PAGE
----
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Public Outcry Leads To Another Delay For McKee's Northside Project

(Rachel Lippmann/St. Louis Public Radio)

An $8.1 billion plan to remake a big chunk of north St. Louis continues to face stiff opposition, four years after it was first made public.

More than 200 people, most of them opposed to the Northside Regeneration Initiative, packed the St. Louis city Tax Increment Financing Commission meeting today urging its members to spike the project completely.

Developer Paul McKee was seeking access to an additional $192 million in tax increment financing, and to lengthen the time he has to complete the work. The project has been tied up in court for almost three years - it finally got the go-ahead from the Missouri Supreme Court in April.

But despite that time frame, speaker after speaker urged McKee to take the project back to the drawing board to get more community input.

"I moved into the neighborhood because I wanted to be a part of it," said James Meinert, who did so four years ago. " I wanted to be a part of the neighborhood and people developing and doing stuff together. I did not move into this neighborhood to have another white man from the suburbs come in and tell us what’s best for us, and to do it for us, and for the city to give him the money that should be coming to the people that are here."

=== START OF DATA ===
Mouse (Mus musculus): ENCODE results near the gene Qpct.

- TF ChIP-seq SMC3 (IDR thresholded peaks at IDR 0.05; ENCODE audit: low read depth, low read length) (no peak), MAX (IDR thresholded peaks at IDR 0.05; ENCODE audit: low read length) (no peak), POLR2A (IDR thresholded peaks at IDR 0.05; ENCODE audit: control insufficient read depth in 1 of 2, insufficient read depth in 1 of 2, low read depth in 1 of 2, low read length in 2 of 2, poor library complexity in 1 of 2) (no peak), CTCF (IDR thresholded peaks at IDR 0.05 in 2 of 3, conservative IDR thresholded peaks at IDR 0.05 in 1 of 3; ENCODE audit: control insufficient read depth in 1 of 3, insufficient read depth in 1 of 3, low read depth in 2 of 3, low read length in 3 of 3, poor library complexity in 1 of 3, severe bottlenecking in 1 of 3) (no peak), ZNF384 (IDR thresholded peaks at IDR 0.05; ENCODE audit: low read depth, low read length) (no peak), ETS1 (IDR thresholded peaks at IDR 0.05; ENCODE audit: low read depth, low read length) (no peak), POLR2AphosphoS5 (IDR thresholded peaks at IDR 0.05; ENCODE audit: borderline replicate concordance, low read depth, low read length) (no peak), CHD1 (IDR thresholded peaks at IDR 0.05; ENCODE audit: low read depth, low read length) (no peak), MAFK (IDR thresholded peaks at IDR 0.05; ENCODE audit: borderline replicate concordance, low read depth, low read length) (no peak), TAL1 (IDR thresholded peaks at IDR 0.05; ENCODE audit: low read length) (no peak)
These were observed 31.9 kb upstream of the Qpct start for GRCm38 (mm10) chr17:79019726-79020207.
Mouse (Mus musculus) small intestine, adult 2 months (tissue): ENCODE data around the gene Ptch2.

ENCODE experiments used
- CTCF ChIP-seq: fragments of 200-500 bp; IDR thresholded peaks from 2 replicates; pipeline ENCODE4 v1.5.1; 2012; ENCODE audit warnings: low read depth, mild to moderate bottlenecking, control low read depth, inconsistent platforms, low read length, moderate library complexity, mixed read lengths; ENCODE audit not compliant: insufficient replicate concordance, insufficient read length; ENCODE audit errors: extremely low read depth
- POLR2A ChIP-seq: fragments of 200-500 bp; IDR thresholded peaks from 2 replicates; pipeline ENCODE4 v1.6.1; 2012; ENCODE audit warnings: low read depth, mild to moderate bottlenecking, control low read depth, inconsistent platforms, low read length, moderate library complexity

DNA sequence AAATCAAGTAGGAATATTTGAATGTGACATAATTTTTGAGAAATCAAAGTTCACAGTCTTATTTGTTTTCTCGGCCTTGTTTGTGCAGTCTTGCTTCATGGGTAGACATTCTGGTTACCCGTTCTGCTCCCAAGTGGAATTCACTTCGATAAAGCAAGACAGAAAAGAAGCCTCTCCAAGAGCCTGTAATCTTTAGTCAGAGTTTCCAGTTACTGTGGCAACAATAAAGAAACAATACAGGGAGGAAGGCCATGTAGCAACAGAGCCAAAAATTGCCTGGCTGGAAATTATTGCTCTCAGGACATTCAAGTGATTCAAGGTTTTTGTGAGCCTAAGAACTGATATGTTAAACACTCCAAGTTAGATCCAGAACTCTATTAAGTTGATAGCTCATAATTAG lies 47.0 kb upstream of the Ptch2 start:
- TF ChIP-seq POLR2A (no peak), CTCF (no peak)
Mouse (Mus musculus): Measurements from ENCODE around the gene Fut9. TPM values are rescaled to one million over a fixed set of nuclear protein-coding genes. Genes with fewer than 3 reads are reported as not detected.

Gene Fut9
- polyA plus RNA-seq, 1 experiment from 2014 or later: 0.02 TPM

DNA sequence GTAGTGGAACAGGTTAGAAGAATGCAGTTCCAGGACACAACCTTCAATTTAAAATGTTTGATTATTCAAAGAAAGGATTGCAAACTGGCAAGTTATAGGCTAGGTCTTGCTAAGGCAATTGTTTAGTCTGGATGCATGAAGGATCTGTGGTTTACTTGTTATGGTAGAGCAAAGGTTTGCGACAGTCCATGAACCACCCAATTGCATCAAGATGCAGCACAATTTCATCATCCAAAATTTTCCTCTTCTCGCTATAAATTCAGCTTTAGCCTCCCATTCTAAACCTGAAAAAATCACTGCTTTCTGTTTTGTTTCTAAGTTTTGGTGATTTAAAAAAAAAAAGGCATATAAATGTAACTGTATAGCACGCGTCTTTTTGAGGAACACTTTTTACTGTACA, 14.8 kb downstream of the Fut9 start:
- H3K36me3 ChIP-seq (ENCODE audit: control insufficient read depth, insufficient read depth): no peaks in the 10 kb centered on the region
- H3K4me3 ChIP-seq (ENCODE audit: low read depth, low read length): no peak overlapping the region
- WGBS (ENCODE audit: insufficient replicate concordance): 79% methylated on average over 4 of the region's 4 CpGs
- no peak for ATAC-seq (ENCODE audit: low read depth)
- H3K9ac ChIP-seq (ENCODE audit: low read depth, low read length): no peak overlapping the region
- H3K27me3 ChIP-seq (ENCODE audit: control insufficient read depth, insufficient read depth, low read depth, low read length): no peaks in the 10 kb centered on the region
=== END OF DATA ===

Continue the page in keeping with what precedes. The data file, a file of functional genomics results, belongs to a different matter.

The outpouring of opposition was enough for the commissioners to delay a vote on the incentives until Sept. 11 to "digest" the public comments. It's not clear what impact it'll have on the final vote, but McKee says without the incentives, he can’t make needed infrastructure repairs.

"You hear all the stuff about how poorly the neighborhood is, the streets, and sewers, and everything," he said. "They’re not getting any money out of the city. We’ve stepped up and said, 'we’ll do it, but for the TIF.'”

The incentives will also need approval from the Board of Aldermen, and at least one member, Freeman Bosley, is promising to sit on any Northside-related bill if it comes through the streets committee, which he chairs.  Three other aldermen also spoke up at the meeting.

Follow Rachel Lippmann on Twitter: @rlippmann


Rachel is the justice correspondent at St. Louis Public Radio.